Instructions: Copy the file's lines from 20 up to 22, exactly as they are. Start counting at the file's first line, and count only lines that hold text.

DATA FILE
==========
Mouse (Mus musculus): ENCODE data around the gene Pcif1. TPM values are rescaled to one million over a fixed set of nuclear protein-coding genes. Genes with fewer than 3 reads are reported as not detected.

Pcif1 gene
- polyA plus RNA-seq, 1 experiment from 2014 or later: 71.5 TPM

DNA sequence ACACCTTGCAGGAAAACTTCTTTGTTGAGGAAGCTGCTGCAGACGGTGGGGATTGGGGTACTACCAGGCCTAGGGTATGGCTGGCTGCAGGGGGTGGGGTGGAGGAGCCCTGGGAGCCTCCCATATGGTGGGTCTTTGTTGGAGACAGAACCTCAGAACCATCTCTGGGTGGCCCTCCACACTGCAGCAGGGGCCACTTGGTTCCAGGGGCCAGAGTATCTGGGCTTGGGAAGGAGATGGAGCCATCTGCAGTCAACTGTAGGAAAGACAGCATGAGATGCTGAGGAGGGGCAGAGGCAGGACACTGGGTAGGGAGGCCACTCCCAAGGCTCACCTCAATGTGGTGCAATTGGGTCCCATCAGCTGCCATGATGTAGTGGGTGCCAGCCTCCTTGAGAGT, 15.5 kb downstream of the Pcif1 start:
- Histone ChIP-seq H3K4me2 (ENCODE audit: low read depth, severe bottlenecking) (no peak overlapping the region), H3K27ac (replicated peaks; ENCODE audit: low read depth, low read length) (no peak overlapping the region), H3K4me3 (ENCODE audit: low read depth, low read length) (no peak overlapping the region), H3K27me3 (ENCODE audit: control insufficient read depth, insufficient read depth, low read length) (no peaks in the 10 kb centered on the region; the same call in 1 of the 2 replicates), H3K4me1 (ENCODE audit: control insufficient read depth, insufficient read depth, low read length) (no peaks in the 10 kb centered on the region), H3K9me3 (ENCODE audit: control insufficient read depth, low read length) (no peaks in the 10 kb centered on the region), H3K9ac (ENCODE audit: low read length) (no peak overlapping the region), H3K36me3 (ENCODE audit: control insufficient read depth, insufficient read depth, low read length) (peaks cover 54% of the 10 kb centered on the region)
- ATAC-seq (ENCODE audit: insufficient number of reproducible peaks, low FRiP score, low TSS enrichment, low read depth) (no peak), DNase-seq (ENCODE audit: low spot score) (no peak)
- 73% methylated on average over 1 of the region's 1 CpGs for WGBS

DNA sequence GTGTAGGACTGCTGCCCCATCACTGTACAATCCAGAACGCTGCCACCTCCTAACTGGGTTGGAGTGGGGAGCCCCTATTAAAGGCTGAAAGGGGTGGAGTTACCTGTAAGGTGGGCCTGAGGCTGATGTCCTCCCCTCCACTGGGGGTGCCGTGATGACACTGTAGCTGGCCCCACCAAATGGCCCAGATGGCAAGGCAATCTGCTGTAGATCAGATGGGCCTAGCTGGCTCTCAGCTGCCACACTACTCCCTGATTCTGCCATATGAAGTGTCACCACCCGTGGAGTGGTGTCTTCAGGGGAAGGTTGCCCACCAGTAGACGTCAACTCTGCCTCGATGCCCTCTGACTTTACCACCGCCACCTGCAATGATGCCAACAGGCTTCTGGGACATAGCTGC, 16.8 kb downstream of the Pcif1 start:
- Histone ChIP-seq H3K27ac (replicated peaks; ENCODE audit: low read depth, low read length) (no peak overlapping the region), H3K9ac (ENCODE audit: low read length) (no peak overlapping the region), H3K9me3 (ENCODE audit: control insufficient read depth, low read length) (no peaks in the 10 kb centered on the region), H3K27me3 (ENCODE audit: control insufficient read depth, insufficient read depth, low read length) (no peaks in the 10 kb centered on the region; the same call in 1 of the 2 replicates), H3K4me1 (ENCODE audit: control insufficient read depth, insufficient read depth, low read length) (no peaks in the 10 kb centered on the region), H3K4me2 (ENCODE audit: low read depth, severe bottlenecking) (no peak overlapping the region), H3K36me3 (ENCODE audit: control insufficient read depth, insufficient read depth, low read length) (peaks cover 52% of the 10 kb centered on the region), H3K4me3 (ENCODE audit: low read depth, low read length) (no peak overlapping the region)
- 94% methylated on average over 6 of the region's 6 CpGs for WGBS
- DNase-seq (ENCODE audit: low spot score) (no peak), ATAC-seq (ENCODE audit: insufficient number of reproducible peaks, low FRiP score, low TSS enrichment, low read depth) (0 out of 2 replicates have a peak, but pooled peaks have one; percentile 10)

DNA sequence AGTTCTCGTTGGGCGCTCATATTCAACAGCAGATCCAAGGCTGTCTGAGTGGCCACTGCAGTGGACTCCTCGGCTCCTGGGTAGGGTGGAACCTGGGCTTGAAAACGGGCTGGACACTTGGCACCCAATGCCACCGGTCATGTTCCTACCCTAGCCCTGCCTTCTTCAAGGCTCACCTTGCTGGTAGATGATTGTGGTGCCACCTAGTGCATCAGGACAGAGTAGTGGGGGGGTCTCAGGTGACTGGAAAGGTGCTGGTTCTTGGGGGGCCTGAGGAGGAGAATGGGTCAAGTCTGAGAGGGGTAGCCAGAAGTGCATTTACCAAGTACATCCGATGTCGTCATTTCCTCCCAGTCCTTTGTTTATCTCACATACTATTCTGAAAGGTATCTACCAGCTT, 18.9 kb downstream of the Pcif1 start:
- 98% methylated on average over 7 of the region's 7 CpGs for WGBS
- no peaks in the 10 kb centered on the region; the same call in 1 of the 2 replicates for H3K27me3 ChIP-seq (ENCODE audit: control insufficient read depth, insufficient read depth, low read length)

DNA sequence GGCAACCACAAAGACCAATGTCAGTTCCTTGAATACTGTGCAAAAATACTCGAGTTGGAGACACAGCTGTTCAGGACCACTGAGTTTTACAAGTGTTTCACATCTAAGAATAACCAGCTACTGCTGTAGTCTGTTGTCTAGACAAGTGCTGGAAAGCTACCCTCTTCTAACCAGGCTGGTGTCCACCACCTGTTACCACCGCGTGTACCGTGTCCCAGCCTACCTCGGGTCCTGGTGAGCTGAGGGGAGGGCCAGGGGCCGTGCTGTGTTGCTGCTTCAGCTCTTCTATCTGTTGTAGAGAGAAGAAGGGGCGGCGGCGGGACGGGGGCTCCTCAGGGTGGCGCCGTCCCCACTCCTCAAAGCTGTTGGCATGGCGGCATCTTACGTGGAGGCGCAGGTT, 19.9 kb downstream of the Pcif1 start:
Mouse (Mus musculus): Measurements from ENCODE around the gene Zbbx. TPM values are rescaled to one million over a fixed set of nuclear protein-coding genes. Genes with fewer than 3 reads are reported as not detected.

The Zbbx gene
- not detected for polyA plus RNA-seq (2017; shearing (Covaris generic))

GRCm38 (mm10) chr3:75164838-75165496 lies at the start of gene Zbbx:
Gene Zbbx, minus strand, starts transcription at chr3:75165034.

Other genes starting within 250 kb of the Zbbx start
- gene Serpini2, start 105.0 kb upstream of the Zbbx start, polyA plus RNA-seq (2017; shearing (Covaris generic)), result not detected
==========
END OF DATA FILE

Gene Zbbx, minus strand, starts transcription at chr3:75165034.

Other genes starting within 250 kb of the Zbbx start
- gene Serpini2, start 105.0 kb upstream of the Zbbx start, polyA plus RNA-seq (2017; shearing (Covaris generic)), result not detected